Vertical farming start-up AeroFarms to list at $1.2bn valuation in Spac deal


AeroFarms, a US indoor producer of leafy greens and herbs, is to go public at a $1.2bn valuation after merging with a special purpose acquisition company, the latest in a string of agricultural or food tech groups seeking to tap into the green investing boom.

The vertical farming start-up will combine with Spring Valley, a “sustainable Spac” formed by Pearl Energy Investment Management, to raise more than $350m, helping it to expand operations and invest in R&D. 

Vertical farms have come under the spotlight over the past few years as a sustainable way of growing vegetables without pesticides and with less water. With stacked crops grown under artificial light without soil in farms close to urban areas, they have been touted as the future of agriculture, delivering fresher produce straight to consumers, with more taste and nutrients intact.

The sector has also benefited from heightened concerns over food security as the pandemic highlights the fragility of supply chains.

AeroFarms founder and chief executive David Rosenberg said the number of calls about his facilities had jumped last year, helped by the sight of bare shelves in stores. Many governments and companies had seen a rising need to “de-risk the food supply chain and have local food production at scale”, he added.

The company has already attracted investors from northern and Middle Eastern countries, where the climate and weather conditions limit agriculture. Early investors include the venture capital arm of Ingka Group, part of the Ikea retail empire, while state fund Abu Dhabi Investment Office invested last year.

The AeroFarms Spac deal follows that of AppHarvest, a high-tech greenhouse venture with a large facility in Kentucky.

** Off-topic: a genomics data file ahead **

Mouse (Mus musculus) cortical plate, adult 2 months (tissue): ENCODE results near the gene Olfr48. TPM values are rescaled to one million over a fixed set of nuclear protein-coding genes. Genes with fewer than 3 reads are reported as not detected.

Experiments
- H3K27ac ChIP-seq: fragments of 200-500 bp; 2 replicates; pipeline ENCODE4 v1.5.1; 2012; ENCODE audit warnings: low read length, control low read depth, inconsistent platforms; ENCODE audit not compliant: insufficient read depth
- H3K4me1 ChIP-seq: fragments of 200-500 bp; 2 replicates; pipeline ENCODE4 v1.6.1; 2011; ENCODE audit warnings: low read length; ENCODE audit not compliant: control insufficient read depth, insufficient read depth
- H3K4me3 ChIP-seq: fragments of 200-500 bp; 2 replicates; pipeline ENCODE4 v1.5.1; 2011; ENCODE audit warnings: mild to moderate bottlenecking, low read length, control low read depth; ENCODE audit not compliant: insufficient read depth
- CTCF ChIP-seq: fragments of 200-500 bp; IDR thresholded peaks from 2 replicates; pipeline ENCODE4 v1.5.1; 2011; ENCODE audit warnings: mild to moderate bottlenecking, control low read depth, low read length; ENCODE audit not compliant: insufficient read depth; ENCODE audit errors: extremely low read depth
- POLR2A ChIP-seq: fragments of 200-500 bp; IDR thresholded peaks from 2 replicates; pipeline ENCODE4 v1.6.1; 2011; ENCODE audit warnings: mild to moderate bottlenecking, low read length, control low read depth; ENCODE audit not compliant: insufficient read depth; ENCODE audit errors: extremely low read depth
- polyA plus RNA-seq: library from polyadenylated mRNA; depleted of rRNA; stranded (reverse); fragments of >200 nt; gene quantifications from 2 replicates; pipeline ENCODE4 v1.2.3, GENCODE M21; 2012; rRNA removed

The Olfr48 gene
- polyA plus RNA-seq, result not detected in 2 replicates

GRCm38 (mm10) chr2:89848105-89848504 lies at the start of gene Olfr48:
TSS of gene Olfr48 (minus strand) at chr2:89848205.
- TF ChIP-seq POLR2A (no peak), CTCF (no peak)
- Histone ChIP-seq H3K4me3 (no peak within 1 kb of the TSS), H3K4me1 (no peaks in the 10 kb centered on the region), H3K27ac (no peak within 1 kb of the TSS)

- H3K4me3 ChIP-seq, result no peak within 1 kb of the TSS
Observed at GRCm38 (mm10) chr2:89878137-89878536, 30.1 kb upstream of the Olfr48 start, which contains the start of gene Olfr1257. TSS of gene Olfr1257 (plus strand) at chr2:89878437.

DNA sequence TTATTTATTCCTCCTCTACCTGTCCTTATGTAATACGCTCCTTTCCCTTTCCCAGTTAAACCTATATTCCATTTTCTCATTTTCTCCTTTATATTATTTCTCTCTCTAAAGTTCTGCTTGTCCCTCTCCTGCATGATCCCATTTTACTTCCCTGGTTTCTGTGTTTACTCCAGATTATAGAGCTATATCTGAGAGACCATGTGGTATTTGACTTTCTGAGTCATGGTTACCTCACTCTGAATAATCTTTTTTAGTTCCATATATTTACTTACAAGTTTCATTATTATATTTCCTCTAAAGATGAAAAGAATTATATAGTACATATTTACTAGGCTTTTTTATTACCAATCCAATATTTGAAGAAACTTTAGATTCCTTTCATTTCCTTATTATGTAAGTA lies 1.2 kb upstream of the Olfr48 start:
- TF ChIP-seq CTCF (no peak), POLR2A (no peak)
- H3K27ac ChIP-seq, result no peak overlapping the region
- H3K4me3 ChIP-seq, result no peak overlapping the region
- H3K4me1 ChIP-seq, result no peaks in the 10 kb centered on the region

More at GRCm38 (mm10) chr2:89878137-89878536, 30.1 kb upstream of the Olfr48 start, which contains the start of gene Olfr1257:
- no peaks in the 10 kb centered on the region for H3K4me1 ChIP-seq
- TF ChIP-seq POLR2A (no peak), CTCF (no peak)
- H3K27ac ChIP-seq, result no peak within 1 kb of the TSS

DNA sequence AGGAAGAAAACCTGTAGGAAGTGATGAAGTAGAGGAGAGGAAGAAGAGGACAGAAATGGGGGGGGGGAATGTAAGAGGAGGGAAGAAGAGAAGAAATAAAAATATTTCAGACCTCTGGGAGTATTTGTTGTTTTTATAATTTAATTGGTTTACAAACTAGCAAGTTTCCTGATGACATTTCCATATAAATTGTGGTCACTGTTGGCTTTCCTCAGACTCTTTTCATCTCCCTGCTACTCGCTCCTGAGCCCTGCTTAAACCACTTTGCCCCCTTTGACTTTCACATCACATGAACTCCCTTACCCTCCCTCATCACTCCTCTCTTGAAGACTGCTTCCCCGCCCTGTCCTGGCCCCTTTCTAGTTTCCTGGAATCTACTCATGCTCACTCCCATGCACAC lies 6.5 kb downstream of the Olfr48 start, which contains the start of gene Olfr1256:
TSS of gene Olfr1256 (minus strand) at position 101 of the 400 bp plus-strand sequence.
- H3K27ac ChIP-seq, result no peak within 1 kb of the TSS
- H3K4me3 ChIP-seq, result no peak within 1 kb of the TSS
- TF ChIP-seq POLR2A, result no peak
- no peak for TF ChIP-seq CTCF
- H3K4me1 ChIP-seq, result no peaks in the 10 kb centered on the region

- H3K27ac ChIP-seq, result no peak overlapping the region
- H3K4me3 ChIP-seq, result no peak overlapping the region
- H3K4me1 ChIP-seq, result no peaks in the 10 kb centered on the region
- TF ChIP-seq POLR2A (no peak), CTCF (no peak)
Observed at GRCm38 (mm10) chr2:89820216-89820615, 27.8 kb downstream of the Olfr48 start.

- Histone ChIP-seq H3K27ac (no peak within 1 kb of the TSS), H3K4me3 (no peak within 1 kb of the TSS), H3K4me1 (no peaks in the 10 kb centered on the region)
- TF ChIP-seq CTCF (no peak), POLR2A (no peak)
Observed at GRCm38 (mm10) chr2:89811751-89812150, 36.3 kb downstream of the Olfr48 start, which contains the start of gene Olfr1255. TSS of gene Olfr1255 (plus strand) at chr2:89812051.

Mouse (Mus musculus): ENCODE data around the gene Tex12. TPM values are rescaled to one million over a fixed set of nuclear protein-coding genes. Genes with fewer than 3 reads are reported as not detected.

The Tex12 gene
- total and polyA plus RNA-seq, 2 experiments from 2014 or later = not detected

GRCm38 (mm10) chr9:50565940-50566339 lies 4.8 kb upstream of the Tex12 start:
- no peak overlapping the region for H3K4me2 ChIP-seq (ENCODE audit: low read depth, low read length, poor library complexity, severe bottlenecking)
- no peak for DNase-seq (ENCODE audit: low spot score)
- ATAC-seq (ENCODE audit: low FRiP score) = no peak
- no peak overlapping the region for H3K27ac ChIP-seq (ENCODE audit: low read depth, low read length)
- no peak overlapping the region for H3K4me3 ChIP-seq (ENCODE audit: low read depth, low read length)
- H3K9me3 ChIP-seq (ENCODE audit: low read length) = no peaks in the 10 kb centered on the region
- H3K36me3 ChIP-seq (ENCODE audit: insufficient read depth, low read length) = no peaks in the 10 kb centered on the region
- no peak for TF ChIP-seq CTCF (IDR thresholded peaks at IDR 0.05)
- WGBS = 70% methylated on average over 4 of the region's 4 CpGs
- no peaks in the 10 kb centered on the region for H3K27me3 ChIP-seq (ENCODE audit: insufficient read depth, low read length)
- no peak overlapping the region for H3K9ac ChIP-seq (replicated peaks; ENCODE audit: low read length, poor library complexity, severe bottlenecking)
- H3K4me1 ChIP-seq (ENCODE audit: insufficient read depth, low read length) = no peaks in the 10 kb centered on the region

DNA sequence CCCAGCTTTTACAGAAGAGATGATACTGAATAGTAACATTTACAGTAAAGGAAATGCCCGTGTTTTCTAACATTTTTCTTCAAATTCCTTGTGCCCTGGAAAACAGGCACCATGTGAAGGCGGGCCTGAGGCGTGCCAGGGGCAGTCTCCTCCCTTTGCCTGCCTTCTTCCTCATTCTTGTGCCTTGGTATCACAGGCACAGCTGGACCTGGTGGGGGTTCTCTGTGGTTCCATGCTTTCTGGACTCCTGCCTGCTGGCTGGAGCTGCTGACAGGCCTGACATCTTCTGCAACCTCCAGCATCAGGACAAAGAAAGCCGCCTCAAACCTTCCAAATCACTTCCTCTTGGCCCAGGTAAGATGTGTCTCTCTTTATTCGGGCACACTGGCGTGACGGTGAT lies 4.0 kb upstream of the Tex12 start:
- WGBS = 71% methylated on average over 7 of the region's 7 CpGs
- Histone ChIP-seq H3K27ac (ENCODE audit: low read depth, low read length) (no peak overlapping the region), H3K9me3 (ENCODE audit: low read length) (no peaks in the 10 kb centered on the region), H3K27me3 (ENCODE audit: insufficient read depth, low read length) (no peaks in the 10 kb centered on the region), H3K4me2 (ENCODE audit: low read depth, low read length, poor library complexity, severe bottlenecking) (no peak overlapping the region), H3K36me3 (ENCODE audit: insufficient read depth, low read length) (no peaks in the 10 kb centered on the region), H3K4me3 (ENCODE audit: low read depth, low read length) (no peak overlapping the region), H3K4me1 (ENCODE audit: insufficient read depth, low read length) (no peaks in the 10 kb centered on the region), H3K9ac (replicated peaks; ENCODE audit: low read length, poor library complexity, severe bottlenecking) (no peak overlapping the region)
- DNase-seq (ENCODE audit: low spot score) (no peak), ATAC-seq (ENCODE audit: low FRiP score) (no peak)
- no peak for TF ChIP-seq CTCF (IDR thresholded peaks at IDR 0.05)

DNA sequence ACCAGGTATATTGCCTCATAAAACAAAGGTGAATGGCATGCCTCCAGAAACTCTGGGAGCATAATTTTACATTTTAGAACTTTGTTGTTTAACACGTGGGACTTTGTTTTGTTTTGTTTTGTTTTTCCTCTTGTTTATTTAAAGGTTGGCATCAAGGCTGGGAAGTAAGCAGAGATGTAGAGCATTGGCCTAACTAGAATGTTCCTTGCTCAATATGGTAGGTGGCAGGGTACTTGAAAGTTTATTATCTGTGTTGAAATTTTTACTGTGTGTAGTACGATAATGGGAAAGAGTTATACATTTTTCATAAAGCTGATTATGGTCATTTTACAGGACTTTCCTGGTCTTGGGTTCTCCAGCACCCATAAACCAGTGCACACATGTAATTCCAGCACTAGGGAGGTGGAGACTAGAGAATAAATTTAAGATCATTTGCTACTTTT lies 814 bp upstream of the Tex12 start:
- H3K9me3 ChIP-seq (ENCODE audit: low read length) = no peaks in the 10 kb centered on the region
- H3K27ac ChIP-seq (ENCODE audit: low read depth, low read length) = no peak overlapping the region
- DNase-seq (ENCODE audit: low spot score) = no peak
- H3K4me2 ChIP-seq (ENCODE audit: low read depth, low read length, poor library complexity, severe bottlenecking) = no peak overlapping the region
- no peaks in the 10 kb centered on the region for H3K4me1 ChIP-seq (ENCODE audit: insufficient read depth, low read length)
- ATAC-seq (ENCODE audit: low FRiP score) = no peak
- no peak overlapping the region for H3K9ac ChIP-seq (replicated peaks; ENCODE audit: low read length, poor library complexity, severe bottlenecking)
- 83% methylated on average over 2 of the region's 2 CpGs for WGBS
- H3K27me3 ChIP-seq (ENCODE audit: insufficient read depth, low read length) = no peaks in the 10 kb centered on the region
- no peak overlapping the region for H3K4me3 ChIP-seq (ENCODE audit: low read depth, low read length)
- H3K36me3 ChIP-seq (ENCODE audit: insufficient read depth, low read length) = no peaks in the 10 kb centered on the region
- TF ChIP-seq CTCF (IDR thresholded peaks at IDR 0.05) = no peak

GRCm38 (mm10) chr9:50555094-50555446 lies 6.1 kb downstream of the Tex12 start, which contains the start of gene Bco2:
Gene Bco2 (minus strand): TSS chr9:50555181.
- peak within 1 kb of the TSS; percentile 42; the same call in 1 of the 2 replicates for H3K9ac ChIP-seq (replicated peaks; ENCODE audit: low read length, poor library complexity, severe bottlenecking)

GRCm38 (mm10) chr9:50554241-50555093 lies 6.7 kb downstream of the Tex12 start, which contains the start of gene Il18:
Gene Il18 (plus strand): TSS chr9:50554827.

The rise in environmental, social and governance-influenced investment has led to a jump in stock market listings by food tech and agritech businesses.

While Spac deals offer start-ups access to a wider pool of capital and allow investors to put money in early-stage companies that have previously been accessible only to venture capitalists and wealthy private investors, their volatility means increased risk.

AppHarvest shares tumbled after the lock-up period for early investors ended this month. It is now trading just under $18 a share, less than half its peak in February.

AeroFarms said the transaction was due to close at the end of the second quarter. The company has one commercial farm in New Jersey and is building facilities in Abu Dhabi and Virginia. It expects sales of $4m this year and is projecting $330m in 2025, with earnings before interest, tax, depreciation and amortisation of $82m. 

The company has been developing plants and seeds for use in vertical farms as well as proprietary technology, which it hopes could become a separate revenue stream on top of its produce sales. 

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